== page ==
In the meantime, those are the statements from both sides of this Goliath Vs David dispute. A sad story, all round. Stoic can continue to call their game “The Banner Saga”, and for the moment King are saying they won’t pursue it further. They could of course change their minds. But it means Stoic can’t own the trademark for “The Banner Saga”, and as such are prevented from being able to protect their own unique brand. You can let King know how you feel about this situation here.

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173 Comments »

  1. melnificent says:

    7th Saga, from 1993 on the SNES springs to mind too.

    • druez says:

      Being in a marketing group at a company that has product development, I understand what King is doing. Just so you know, for them to keep the rights to the name Saga, they have to notify anyone that uses it in the same industry. They do not have to pursue them after initial notification, but they need that notification on record. If they do not another company that does a copy cat game and attempts to use the Saga name, will have a much easier time of getting away with it. This is due to King essentially giving a tacit approval of Stoic using the name. The next company could come along and say, they never enforced it before, so it becomes harder for them to enforce it.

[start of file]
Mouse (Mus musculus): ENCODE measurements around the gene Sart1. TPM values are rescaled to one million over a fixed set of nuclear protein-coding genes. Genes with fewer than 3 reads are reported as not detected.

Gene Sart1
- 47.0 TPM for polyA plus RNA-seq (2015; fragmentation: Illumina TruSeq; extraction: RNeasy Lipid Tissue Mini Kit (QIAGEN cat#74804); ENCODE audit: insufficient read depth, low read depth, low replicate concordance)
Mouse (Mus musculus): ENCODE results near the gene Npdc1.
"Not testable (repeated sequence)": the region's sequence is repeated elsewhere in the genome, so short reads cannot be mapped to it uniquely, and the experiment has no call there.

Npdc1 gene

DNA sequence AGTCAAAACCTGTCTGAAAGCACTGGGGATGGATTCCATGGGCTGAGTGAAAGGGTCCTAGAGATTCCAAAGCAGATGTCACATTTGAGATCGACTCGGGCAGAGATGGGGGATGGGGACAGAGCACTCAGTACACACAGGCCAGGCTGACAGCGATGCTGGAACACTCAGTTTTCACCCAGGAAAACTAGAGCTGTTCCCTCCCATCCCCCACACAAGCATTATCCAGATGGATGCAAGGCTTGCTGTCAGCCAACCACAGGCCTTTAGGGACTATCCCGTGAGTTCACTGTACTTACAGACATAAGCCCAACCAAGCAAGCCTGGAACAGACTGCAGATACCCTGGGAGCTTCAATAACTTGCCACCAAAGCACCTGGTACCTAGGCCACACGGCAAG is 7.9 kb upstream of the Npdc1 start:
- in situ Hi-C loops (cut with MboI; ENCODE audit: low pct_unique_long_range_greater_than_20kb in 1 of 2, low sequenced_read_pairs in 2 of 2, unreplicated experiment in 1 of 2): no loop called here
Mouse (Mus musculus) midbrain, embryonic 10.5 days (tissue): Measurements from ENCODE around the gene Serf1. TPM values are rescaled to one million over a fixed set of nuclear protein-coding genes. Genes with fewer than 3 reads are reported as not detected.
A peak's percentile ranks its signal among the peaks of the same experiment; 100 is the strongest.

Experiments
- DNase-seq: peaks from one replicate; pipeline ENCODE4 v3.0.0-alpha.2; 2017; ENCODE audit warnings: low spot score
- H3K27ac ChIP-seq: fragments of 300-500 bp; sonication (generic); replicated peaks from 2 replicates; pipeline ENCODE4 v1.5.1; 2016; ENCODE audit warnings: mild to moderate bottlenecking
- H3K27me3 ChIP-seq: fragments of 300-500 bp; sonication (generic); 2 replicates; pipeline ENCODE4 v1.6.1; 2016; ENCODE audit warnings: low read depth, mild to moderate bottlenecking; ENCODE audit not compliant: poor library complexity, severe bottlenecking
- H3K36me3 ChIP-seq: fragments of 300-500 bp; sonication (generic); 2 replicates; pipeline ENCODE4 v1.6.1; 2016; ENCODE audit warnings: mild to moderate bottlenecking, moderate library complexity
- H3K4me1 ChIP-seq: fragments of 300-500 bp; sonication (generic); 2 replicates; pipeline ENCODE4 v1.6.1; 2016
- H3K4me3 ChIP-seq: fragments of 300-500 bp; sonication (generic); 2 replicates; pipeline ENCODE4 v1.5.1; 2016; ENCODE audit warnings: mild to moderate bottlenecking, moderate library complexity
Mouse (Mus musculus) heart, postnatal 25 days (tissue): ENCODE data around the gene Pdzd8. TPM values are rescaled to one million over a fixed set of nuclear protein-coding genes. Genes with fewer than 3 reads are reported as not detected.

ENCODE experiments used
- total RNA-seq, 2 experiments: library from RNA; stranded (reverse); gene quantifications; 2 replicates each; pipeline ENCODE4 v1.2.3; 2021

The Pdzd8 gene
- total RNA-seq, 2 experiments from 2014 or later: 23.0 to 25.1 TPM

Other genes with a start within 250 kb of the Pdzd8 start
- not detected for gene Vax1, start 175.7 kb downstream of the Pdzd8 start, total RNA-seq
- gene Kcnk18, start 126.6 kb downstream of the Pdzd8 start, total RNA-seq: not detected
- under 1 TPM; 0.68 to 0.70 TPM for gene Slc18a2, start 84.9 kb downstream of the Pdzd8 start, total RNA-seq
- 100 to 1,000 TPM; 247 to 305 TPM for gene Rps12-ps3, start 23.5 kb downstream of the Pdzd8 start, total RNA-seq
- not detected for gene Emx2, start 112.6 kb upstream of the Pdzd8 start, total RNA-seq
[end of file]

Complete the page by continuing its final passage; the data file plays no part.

That is just how it works.

  2. Lemming says:

    King are totally in the wrong, but Stoic could save themselves a headache and use a zillion other words that mean exactly the same thing as saga: Legend, Epic, Chronicle(s)…

    • TheDreamlord says:

      And if/when they get sued by another one of them companies that have a product out that contains that word, what then? The whole thing is a farce and it won’t change until the trademark/patent laws change.

    • Aerothorn says:

      None of those words mean “exactly the same thing.” Sometimes they are more-or-less-the-same synonyms, but not in this context, since it does not mean “saga” in the generic, English sense but in the Icelandic sense.

    • Nimdok says:

      Oh fuck you. “Oh, just change the name and there won’t be any problems. Roll over and take it, that’s the best solution.”

      • Lemming says:

        Hey, fuck you for wanting an indie company to go under fighting a battle they can’t win because you think principles can feed their children.